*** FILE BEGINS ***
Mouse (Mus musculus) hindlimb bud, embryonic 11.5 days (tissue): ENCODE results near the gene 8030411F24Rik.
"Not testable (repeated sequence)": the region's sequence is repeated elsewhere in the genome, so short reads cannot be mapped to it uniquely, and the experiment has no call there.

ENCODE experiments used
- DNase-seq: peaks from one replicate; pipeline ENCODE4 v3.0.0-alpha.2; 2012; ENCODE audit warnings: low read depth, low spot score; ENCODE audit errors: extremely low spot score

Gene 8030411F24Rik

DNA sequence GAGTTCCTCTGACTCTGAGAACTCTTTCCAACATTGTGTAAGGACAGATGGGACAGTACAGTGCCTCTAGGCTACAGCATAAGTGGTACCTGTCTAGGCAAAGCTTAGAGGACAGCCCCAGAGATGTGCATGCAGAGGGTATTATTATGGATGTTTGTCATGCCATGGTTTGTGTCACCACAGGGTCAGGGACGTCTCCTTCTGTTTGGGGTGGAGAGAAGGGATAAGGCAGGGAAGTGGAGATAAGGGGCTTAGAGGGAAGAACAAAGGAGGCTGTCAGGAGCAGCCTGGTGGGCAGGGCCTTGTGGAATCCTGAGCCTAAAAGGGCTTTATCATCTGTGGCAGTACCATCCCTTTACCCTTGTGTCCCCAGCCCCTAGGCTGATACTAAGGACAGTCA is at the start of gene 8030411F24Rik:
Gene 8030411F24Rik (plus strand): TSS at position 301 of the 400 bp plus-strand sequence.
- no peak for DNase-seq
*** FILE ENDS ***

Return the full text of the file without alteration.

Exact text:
Mouse (Mus musculus) hindlimb bud, embryonic 11.5 days (tissue): ENCODE results near the gene 8030411F24Rik.
"Not testable (repeated sequence)": the region's sequence is repeated elsewhere in the genome, so short reads cannot be mapped to it uniquely, and the experiment has no call there.

ENCODE experiments used
- DNase-seq: peaks from one replicate; pipeline ENCODE4 v3.0.0-alpha.2; 2012; ENCODE audit warnings: low read depth, low spot score; ENCODE audit errors: extremely low spot score

Gene 8030411F24Rik

DNA sequence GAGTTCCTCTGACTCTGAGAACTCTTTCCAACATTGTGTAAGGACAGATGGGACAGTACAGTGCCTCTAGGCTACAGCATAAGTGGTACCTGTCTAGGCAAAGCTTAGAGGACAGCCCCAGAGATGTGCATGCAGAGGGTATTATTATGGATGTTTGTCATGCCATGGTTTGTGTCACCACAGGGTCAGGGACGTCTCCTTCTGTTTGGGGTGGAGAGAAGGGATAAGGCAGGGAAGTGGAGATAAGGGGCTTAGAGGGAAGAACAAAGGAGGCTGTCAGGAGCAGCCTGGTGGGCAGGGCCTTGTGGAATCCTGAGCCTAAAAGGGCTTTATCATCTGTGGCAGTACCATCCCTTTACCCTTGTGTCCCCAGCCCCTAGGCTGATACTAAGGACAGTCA is at the start of gene 8030411F24Rik:
Gene 8030411F24Rik (plus strand): TSS at position 301 of the 400 bp plus-strand sequence.
- no peak for DNase-seq